Cepeda moved back and looked over at the tying run on second. "Can't go too deep."
Ray nodded and drifted off the line a step. Hands open above his knees, he squatted, waiting for the pitch.
The batter dug his back foot into the dirt, and held his bat high.
The pitcher reeled back and grooved one right down the middle. The batter stepped into the pitch, but checked his swing. Ray, and every player in the field, was relieved.
"That was his pitch," Cepeda said. He stood up straight, looking over at Ray.
"It was." It's one thing to take a 3-0 pitch, but a 3-1 in a tight game like this you have to be swinging. Now, with the count full, tying run on second, Ray knew he'd be swinging at anything.
The catcher held up his hand. The ump called time, and the catcher trotted out to the mound. Cepeda joined them. Ray stayed at third, smoothing out the dirt with his cleats. Easily the oldest guy on the team at 45, he had a kind of exemption from these meetings. He knew exactly what they'd be saying anyway, and Cepeda would let him know if they decided to pitch him outside.
The trees and the grass at Heckscher field in Central Park glistened a prolific green. Sunday morning, and it was hot already in the mid-August sun. Ray's mind wandered home to the two bananas on the counter top and the note from his wife, a reminder to take the pint of orange juice from the refrigerator before he left. There'd been menstrual blood the day before, and a lot of crying again after another month of hope. The bananas and orange juice meant she was back to the world of what was possible rather than what wasn't. She was over it, the way she'd gotten over it in the months and the years before.
Ray picked up an unruly rock and tossed it off the field. He turned and yelled to the left-fielder. "He's coming at you, Stone, be on your toes." Stone took a couple steps back. Ray and Stone had driven in to Manhattan together that morning from Jersey City, across the river. When Ray got into the car, Stone was looking at himself in the rear view mirror, from which hung a pair of sky blue baby shoes.
"Must be pretty thrilling," Ray said, "the baby."
"Eats, sleeps, and shits, if you want to know the truth," Stone said, and laughed. "But seriously, it is amazing." The baby was a month old.
On the field, Ray took off his cap and wiped the sweat from his forehead and brow. In the mirror that morning, he looked like a 1969 baseball card, unshaven, bushy black and gray sideburns sticking out from under the cap. But with Stone honking in the street outside, there was no time for grooming. The championship game, it didn't matter anyway; you either won or you lost, no matter what you looked like.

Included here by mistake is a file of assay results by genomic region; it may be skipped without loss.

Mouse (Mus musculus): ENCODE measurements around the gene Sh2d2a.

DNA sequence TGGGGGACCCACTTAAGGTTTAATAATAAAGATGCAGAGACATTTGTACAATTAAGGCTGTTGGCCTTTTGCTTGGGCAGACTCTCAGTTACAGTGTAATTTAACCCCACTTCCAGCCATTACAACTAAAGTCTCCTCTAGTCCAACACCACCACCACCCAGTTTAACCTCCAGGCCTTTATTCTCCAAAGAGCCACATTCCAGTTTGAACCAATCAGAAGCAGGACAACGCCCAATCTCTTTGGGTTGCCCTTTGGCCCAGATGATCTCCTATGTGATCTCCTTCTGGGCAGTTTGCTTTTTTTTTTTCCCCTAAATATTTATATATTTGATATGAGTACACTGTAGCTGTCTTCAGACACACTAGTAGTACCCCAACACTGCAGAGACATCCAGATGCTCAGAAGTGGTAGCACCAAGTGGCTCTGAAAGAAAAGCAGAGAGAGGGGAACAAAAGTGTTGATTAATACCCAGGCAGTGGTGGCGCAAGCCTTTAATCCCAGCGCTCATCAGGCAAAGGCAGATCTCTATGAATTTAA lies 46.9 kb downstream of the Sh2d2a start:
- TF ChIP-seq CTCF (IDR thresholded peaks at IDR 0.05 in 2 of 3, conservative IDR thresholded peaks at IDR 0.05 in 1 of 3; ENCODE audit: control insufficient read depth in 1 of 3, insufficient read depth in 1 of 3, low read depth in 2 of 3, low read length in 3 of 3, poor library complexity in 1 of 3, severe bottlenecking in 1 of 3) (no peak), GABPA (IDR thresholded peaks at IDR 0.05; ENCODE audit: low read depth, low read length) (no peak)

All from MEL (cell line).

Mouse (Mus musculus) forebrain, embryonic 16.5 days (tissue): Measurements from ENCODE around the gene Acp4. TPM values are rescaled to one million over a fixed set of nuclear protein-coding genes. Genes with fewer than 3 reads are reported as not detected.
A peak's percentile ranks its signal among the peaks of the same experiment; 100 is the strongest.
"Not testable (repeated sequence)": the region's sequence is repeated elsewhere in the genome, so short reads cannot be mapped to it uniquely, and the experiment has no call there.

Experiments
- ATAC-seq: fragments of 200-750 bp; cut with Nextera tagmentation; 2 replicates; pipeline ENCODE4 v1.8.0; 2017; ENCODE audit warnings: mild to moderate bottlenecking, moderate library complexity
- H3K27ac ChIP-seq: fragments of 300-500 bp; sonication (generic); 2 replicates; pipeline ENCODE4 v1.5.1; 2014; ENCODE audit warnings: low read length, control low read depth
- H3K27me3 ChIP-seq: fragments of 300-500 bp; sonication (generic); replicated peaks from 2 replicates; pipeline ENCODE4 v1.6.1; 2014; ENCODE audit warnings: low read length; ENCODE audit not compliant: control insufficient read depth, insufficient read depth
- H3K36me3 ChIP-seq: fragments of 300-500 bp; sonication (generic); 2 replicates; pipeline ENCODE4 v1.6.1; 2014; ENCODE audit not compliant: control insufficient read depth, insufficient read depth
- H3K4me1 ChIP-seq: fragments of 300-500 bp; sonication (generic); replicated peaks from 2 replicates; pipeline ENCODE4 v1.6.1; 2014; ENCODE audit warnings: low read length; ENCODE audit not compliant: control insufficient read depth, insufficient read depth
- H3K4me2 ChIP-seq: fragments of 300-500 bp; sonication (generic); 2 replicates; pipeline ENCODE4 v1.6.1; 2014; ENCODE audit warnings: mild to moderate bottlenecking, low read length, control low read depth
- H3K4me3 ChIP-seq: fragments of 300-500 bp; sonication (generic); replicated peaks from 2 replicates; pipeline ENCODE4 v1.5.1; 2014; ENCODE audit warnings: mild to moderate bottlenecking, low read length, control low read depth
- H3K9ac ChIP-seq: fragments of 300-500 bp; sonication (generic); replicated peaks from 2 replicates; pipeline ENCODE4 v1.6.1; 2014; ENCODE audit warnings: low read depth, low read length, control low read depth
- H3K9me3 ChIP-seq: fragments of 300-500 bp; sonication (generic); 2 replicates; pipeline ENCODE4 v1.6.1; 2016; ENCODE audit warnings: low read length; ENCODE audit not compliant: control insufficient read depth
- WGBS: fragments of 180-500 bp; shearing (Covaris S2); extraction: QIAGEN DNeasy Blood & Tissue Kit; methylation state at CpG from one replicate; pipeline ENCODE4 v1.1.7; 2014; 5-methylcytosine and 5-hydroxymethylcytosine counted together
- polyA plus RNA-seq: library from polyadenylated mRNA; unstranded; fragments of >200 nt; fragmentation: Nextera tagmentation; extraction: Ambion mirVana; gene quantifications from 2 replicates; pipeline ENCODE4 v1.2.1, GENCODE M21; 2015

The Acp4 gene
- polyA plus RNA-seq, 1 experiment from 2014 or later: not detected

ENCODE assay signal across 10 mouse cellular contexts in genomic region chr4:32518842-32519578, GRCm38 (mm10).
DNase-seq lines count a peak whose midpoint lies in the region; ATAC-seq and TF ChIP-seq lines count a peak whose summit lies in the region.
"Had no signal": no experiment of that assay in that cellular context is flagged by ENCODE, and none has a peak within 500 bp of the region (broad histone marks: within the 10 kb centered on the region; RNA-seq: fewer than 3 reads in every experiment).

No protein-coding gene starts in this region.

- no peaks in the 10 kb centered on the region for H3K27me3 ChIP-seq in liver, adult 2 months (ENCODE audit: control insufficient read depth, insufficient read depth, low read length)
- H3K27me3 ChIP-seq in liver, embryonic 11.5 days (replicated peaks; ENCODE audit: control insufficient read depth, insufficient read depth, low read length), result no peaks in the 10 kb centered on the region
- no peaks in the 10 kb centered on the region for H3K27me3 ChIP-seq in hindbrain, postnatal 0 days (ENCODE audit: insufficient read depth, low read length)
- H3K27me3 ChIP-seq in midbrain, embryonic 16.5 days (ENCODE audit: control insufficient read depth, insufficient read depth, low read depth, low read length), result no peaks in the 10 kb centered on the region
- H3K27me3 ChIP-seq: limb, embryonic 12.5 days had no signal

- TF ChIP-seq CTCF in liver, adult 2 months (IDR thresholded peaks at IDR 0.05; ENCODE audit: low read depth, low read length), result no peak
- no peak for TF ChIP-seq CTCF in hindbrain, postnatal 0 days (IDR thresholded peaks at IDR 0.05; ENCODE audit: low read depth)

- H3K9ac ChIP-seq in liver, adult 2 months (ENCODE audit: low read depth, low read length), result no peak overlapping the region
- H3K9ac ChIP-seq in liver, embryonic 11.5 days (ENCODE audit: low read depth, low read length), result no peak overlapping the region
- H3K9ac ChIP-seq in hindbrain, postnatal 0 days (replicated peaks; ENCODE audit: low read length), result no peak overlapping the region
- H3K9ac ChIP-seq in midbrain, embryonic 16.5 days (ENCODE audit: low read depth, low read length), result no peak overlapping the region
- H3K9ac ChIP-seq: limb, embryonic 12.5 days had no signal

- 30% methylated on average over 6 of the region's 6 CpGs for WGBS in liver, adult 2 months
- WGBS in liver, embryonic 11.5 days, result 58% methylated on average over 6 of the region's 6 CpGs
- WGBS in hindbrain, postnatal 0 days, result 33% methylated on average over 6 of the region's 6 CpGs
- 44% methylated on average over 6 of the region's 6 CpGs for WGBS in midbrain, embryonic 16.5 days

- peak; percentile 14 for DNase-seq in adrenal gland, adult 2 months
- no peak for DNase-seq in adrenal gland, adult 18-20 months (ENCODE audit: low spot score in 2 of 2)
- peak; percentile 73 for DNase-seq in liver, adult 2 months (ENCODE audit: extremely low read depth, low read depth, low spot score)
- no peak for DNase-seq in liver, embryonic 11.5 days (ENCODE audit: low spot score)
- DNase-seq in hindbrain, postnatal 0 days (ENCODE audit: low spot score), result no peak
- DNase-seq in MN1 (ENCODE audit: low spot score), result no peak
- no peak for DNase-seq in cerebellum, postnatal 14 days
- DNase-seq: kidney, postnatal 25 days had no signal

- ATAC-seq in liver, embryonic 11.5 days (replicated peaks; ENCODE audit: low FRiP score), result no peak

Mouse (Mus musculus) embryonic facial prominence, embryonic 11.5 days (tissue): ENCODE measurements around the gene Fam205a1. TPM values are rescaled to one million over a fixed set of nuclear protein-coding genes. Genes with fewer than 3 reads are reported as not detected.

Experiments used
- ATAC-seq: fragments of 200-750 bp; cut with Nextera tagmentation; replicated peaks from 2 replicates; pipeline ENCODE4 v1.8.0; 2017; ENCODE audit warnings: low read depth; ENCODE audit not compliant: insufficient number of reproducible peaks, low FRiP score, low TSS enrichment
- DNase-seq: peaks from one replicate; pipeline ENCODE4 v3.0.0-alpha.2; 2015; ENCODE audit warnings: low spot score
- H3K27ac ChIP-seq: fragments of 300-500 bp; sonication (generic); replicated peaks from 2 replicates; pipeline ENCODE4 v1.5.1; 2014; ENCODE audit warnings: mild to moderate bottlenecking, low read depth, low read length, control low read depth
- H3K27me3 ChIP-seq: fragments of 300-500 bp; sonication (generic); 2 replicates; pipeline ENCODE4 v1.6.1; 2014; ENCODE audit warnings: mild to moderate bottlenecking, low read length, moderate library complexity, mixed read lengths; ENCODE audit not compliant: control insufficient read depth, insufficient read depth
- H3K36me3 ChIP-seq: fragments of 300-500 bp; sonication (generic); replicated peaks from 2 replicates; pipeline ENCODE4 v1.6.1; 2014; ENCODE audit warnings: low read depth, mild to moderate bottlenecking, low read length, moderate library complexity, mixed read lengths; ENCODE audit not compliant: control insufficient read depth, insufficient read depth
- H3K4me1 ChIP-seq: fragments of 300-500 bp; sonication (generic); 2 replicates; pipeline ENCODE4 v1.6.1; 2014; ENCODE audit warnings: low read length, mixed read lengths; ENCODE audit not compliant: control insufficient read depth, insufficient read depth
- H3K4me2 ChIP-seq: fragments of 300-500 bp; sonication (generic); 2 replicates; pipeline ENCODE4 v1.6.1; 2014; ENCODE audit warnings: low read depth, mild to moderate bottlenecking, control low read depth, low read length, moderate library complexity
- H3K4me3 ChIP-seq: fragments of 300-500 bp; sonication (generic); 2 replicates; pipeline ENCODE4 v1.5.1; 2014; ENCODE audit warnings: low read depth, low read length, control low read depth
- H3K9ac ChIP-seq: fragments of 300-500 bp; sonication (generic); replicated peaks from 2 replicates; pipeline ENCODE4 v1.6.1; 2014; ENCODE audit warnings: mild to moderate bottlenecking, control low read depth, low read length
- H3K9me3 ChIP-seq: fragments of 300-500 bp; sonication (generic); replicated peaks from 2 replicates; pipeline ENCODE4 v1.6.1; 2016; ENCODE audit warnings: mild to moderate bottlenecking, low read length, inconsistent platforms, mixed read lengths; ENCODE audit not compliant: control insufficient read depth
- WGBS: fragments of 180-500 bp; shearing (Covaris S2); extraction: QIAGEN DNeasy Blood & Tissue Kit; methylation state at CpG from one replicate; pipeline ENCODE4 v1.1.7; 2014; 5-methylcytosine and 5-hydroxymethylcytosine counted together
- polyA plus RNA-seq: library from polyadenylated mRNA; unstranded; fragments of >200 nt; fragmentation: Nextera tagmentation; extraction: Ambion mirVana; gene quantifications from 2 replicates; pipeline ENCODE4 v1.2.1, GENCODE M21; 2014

Behind the backstop, a woman, obese in brightly colored lycra tights and high platinum beehive hair, a spectacle almost, called the ump and handed him a plastic bottle of water. Standing next to her, thigh high in a NY Yankee uniform, a boy squirmed with joy as his father approached. He wore a big black shoe on one foot with a heavy metal leg brace, and a normal sneaker on the other. The ump took a sip, spilled some water on his hand, and rubbed it on his face and the back of his neck. "What do you say, Champ," the ump said to his son. He squeezed his fingers through the chain-link fence, and pulled the lid of the boy's baseball cap over his eyes. The boy giggled with glee.
The ump handed the bottle of water to his wife, and turned to the field. "Let's get a batter here. I don't have all day, gentlemen." To the players at the pitcher's mound, he said, "Enough with the chit-chat, guys. C'mon, we have a game to play."
The meeting at the mound broke up. Cepeda, on his way back to his position at short, held up his glove to hide what he was doing from the opposing bench, and pointed at the line, which meant they were going to pitch the batter inside, which is exactly what Ray knew they would do.
Pacing the sideline, the coach, Bradford, long stringy white hair, scorebook in hand, pencil in ear, shouted to the outfielders, positioning them with a wave.
The pitcher walked around the mound, smoothing out the dirt with his cleats.
The batter spit and stepped back into the batter's box.
Ray reminded himself to concentrate on the game. It occurred to him in those few seconds before the pitch that when he was younger, reflection during these games beyond the play at hand simply did not exist. The ball, the field, the players, and what might happen among them was all there ever was. He pulled his train of thought to what he'd do with the ball when it came to him: "Look the runner back to second. Then go to first. Plenty of time. Don't rush the throw."
The ump leaned over the catcher for a good look at the plate, and adjusted his mask.
The pitcher stood at the rubber.
Ray squatted, bracing for the pitch. The ball came in high and tight.